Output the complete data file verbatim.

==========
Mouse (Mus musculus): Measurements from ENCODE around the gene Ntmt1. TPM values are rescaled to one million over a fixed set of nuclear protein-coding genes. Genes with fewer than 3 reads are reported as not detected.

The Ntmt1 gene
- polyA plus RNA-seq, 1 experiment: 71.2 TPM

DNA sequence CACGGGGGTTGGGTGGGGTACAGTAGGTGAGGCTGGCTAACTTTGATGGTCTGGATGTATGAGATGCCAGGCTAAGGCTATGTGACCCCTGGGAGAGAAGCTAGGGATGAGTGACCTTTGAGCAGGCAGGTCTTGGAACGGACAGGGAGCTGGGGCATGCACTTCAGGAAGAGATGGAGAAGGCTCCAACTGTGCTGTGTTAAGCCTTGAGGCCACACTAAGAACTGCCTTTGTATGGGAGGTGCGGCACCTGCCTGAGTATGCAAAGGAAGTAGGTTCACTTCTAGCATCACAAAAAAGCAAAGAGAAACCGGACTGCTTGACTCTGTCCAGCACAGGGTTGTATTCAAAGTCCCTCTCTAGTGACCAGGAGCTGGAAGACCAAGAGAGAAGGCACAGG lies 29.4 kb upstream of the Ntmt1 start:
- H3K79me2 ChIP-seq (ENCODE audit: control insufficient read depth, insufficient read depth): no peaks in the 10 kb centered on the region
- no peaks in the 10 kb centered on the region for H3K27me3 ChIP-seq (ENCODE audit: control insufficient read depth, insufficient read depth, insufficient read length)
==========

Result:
Mouse (Mus musculus): Measurements from ENCODE around the gene Ntmt1. TPM values are rescaled to one million over a fixed set of nuclear protein-coding genes. Genes with fewer than 3 reads are reported as not detected.

The Ntmt1 gene
- polyA plus RNA-seq, 1 experiment: 71.2 TPM

DNA sequence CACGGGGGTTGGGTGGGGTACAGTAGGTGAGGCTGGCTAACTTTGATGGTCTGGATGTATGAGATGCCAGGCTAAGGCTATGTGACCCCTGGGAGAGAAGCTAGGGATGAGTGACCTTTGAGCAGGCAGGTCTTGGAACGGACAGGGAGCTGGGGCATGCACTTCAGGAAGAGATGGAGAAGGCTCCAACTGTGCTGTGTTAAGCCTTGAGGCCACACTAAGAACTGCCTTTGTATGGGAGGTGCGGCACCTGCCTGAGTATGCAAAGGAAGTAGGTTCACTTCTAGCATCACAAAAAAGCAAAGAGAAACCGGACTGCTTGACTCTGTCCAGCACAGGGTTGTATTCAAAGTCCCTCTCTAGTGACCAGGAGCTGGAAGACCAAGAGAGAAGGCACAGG lies 29.4 kb upstream of the Ntmt1 start:
- H3K79me2 ChIP-seq (ENCODE audit: control insufficient read depth, insufficient read depth): no peaks in the 10 kb centered on the region
- no peaks in the 10 kb centered on the region for H3K27me3 ChIP-seq (ENCODE audit: control insufficient read depth, insufficient read depth, insufficient read length)